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As rain halts second round of Trans-Miss, Coody maintains lead
Pierceson Coody (Texas Athletics photo)
Pierceson Coody (Texas Athletics photo)

First round leader Pierceson Coody made two late birdies to maintain a two-shot lead in the 116th Trans-Mississippi Amateur Championship Wednesday, before heavy rain and lightning forced a postponement to the second round at Maridoe Golf Club.

He began the day with a three-shot lead thanks to an course record 66 Tuesday, but at one time on Wednesday was tied by Brigham Young golfer Rhett Rasmussen, but Coody made birdies on holes No. 4-5 (his 13th and 14th of the day) to surge back in the lead.

At the end of a soggy Wednesday, Coody, a University of Texas star who lives in nearby Plano, was at 5-under par for the tournament, 1-over-par for his second round after 15 holes.

Rasmussen, who finished earlier in the day, was at 71-141 total, 3-under-par, after 36 holes. University of Texas Golfer Paul Gonzalez, was also at 3-under, but had much of his back nine still to play.

“I still feel like I have a lot of momentum left over from college this spring and I still feel good about my game,” Coody said.

He teamed with his brother Parker and World No. 1 Amateur Cole Hammer to lead Texas golfer past heavily favored Oklahoma State and into the NCAA finals this year.

Perhaps the happiest person about the rain delay wasn’t even in the Maridoe Clubhouse when the delay started at 5:21 p.m., CST.

Brigham Young senior Rasmussen was long finished with his round, when the rains hit, but was feeling fine about his second round score, a shot higher than the his opening round 70, but still within striking distance of his first Trans-Miss title.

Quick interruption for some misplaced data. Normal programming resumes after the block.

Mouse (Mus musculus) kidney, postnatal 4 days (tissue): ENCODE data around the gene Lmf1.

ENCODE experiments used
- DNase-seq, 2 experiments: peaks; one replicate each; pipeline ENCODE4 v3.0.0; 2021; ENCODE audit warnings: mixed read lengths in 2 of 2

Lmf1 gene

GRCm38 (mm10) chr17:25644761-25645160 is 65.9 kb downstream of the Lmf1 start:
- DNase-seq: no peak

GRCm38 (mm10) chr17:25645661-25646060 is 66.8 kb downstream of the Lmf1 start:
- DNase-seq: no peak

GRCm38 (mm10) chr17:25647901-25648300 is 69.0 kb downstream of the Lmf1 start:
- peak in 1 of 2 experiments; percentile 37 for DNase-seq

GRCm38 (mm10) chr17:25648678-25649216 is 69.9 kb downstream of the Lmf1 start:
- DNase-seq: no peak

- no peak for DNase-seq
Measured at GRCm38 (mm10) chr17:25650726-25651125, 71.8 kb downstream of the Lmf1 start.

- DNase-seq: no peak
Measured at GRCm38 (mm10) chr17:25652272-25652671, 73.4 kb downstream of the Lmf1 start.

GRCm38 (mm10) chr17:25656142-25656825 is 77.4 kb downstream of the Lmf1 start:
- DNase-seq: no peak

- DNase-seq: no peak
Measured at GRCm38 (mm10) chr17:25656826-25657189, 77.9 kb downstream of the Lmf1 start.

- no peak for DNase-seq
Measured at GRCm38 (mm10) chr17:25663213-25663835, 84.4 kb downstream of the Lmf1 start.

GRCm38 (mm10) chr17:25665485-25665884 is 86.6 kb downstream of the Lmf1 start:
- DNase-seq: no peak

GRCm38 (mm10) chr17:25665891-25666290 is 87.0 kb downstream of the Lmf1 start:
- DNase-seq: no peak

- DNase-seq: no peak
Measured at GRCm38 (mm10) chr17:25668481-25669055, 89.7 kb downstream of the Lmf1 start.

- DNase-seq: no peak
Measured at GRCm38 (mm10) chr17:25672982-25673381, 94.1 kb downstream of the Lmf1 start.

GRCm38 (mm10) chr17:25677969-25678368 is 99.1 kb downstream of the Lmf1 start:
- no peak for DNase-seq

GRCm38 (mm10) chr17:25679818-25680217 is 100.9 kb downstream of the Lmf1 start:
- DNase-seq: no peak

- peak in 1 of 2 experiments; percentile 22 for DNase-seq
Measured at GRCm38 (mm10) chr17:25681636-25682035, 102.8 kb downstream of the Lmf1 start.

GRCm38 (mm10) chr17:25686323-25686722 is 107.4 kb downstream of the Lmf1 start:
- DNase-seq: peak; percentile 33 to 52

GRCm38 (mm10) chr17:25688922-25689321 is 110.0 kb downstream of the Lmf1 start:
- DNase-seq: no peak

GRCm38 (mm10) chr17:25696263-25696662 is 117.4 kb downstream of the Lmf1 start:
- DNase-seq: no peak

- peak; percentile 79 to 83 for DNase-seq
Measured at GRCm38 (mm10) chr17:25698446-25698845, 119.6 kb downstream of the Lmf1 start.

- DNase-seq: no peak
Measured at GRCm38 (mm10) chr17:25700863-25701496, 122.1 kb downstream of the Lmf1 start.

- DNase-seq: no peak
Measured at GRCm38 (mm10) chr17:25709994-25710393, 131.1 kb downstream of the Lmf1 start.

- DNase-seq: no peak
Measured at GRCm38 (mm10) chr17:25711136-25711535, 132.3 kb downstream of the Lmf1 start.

“I hit it straight all day today and gave myself a lot of chances today,” Rasmussen said. “I didn’t make many putts, so I like I took a step back, but I’m right where I need to be.

One thing the Draper, Utah native was less certain about was the Texas summer heat which soared triple figures in heat index for the second day in a row.

“Is it always this hot out there? I don’t think I’ve ever sweated this much in my life,” he said.

He finished eighth at the Trans-Miss at the Olympic Club three years ago and was looking for an advancement this year.

“It’s brutal out there, but I’m ready to go.”

Another early finisher happy to be in contention was a fine round before the rains came was University of Texas incoming freshman golfer Travis Vick. The Houston golfer shot a one-under 71 for a 143 total which currently puts him tied for fifth.

“I didn’t hit it all that good, but I made a lot of putts and that made we feel good about the round.”

Defending champion Hayden Springer, a recent graduate from TCU, didn’t get to finish his round, but was alone at fourth place at 2-under-par, when the weather sirens blew. He signaled he wasn’t ready to give up his title yet when play was halted after his 15th hole.

“I didn’t know they were going to refer to me as the defending champion on the first tee. That’s pretty cool people still remember and something I am honored to try and defend.”

While the event has one of the most star-studded champions list in golf with several major PGA champions, no player has repeated Trans-Miss Champion since Allen Miller in 1970-71.

Results: Trans-Miss Championship
1TXPierceson CoodyPlano, TX120066-73-71-74=284
2TXPaul GonzalezWaxahachie, TX90072-72-71-71=286
T3TXMac MeissnerSan Antonio, TX70075-73-72-67=287
T3UTRhett RasmussenDraper, UT70070-71-74-72=287
5CAKaiwen LiuSan Diego, CA70078-72-69-69=288

View full results for Trans-Miss Championship

ABOUT THE Trans-Miss Championship

The Trans-Miss is one of the oldest and most storied golf tournaments in the United States. For 106 years the championship was played in a match play format. Past champions include Jack Nicklaus (1958 and 1959), Charles Coe (1947, 1949, 1952 and 1956), Deane Beman (1960), George Archer (1963), Ben Crenshaw (1972), Gary Koch (1973), Bob Tway (1978), Mark Brooks (1978) and other professional tour notables. In 1987 the championship was changed to a mid- amateur age requirement, and a senior division was also added. Starting in 2010, the Trans- Mississippi Championship, returned to its roots as an open amateur tournament, and immediately established itself as a "must-play" among top collegiate and mid-am players, while changing to a 72-hole stroke play format. The field size starts at 144 players from Trans- Mississippi Golf Association member clubs (or players receiving a special invitation from the Championship Committee). After 36 holes, a cut is made to the low 54 and ties who play the final two rounds.

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